Why Does The IUD Need To Make A Comeback?

Sexual Health 13 years ago (2010) Barbara
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Since the 1970s, IUDs have gotten a bad reputation for infections and pelvic inflammatory disease. The new IUD is safer, but unfortunately, it is the most underutilized method of birth control for teens and women in their twenties.
In fact, IUDs are more reliable (read: harder to screw up) than almost any other birth control method. Doctors insert a copper (or polyurethane, if it’s hormonal) IUD through the cervix into the uterus, and it stays there for the next 5-10 years, or until the woman wants to remove it. For this reason, any user error is extremely unlikely, which is why IUDs are 99.7-99.9% effective in contraception. With odds like that, it’s hard to understand why anyone would want to discourage their use. …… However, there are some stubborn barriers surrounding IUDs that discourage women from obtaining them. Some people still believe that IUDs can lead to an increased risk of pelvic inflammatory disease. While there is some truth to this, the risk is much lower than older models with cotton strings, which can lead to bacterial growth and infection. The newer models have nylon threads that stop the growth of bacteria. The most unfortunate thing is that people think doctors won’t place IUDs in people who don’t have children yet. The truth is that doctors are hesitant to place IUDs in women who don’t have children because it’s tricky. The tight cervix makes it difficult to pass the device, and this can be painful for the patient if the provider doesn’t take the time to use a local anesthetic. If you want an IUD, take the time to find a doctor who is really supportive and honest in answering all your questions. I have heard anecdotal reports of doctors trying to convince patients to use birth control pills or patches instead, and later admitting that they don’t want to implant an IUD because it’s hard to do.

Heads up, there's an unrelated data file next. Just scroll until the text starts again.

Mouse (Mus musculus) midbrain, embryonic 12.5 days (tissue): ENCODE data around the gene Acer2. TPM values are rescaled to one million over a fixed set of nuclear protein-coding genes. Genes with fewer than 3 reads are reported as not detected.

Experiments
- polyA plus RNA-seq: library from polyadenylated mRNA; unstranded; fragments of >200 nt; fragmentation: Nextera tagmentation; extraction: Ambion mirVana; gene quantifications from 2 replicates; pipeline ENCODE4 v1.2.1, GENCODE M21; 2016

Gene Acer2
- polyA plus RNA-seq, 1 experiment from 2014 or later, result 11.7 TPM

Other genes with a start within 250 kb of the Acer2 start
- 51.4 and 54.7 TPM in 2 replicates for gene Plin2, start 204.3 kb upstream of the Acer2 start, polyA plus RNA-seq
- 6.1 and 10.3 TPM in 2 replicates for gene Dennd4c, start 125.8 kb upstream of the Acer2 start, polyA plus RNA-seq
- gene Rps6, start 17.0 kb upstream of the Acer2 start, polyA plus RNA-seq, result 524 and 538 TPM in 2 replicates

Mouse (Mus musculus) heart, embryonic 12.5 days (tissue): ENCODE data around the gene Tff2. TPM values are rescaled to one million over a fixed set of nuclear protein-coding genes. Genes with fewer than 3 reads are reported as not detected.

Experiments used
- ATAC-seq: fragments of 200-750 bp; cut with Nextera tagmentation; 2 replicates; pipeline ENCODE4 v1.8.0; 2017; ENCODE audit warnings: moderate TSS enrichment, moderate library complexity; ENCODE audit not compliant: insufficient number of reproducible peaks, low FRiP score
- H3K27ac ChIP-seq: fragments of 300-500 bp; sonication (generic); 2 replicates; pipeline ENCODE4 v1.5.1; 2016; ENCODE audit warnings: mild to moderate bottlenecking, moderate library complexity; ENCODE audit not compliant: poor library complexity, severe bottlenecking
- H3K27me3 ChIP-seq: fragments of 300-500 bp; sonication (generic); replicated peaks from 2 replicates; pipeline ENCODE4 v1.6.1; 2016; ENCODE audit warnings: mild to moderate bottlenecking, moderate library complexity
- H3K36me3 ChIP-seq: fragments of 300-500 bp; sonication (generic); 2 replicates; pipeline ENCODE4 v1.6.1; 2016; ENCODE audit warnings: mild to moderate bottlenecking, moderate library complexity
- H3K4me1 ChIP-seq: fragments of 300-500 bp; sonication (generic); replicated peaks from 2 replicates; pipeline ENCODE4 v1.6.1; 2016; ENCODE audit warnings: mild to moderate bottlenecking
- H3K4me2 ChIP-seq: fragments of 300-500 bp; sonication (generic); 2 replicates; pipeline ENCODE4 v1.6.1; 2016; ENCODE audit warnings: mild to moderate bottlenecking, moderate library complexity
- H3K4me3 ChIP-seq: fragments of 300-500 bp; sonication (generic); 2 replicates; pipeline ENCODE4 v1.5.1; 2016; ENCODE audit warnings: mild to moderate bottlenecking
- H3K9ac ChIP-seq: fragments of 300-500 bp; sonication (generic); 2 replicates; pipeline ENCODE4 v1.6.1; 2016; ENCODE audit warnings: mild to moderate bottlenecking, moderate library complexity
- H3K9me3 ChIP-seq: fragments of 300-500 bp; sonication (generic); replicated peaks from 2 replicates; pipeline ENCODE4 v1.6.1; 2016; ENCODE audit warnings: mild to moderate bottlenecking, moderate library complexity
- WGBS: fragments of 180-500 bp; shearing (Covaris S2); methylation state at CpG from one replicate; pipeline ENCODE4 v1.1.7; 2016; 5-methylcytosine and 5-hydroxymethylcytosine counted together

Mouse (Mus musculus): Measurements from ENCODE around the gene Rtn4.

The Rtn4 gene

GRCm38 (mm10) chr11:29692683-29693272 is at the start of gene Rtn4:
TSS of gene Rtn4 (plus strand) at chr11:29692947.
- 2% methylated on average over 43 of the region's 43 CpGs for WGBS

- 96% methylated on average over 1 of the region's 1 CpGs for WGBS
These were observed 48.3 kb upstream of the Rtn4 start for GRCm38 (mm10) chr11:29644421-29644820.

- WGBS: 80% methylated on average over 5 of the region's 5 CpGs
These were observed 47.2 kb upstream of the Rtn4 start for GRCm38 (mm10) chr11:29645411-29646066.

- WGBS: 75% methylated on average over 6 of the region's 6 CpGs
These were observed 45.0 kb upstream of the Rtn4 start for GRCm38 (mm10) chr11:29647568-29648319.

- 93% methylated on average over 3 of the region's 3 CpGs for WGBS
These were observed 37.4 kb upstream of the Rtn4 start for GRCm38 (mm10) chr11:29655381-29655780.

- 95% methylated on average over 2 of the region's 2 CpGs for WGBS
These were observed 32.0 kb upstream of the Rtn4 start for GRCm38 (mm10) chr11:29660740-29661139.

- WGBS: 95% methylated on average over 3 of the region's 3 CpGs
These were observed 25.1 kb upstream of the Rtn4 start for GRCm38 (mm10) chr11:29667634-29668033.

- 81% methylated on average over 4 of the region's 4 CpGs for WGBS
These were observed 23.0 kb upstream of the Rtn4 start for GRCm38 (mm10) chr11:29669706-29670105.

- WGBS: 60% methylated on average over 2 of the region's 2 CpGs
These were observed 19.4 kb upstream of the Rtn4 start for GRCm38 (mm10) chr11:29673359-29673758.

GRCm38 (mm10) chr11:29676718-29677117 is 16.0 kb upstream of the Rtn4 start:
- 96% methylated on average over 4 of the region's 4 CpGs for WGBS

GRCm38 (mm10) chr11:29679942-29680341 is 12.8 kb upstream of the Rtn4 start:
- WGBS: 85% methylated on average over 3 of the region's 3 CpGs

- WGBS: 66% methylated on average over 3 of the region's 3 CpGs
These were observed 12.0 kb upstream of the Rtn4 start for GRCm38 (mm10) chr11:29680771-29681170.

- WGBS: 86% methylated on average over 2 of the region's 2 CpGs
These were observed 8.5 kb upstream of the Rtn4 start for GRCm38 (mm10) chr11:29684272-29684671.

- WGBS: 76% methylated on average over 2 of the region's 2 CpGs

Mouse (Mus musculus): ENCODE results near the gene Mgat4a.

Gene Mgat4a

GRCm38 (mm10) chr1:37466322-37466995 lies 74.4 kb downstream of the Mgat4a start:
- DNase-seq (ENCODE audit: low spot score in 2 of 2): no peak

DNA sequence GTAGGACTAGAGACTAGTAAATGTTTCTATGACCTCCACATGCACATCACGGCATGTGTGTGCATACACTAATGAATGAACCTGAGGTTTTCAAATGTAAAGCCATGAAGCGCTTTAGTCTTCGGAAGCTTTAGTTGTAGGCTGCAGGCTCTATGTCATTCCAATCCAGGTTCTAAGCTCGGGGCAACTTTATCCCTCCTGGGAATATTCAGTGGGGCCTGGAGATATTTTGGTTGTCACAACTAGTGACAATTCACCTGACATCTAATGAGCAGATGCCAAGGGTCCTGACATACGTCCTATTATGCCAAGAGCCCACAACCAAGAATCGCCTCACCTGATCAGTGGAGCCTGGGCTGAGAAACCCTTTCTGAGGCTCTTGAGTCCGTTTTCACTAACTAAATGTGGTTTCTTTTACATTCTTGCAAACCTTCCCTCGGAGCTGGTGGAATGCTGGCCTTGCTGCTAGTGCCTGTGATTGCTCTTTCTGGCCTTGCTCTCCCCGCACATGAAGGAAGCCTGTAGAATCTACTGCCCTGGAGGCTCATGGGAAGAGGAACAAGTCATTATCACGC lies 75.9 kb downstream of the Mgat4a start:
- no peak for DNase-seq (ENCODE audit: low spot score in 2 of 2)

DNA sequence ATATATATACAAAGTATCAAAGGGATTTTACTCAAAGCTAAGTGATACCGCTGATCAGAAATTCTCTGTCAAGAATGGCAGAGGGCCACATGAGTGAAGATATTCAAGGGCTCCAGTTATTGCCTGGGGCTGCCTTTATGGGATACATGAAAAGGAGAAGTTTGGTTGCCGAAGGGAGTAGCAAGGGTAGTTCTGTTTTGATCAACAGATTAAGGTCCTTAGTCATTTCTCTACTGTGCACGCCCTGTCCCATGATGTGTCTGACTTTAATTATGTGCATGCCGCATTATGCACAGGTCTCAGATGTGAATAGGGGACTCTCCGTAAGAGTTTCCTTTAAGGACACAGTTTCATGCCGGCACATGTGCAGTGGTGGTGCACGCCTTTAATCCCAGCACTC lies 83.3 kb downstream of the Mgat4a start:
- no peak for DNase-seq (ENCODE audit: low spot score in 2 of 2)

With that in mind, statistically, IUDs are still the safest and most effective birth control method available today. Sure, they aren’t for everyone, but in the long run they are low maintenance, efficient, inexpensive, and available at the right clinic (Planned Parenthood!) or available for free when the right insurance is available. If you’re not happy with your current birth control method, or are intimidated by the myths, you might consider discussing this method with your doctor at your next visit.

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